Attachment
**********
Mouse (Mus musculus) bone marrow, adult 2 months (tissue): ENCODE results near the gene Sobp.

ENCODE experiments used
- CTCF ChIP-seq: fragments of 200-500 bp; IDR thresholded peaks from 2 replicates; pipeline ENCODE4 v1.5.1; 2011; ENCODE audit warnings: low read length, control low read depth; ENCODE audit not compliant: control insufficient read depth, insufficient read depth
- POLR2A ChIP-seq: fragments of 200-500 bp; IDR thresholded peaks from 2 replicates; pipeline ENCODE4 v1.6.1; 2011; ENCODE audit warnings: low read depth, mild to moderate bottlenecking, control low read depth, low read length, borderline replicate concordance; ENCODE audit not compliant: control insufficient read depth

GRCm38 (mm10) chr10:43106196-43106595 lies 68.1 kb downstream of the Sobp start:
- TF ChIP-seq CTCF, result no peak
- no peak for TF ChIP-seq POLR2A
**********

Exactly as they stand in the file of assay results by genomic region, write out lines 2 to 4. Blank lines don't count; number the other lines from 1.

ENCODE experiments used
- CTCF ChIP-seq: fragments of 200-500 bp; IDR thresholded peaks from 2 replicates; pipeline ENCODE4 v1.5.1; 2011; ENCODE audit warnings: low read length, control low read depth; ENCODE audit not compliant: control insufficient read depth, insufficient read depth
- POLR2A ChIP-seq: fragments of 200-500 bp; IDR thresholded peaks from 2 replicates; pipeline ENCODE4 v1.6.1; 2011; ENCODE audit warnings: low read depth, mild to moderate bottlenecking, control low read depth, low read length, borderline replicate concordance; ENCODE audit not compliant: control insufficient read depth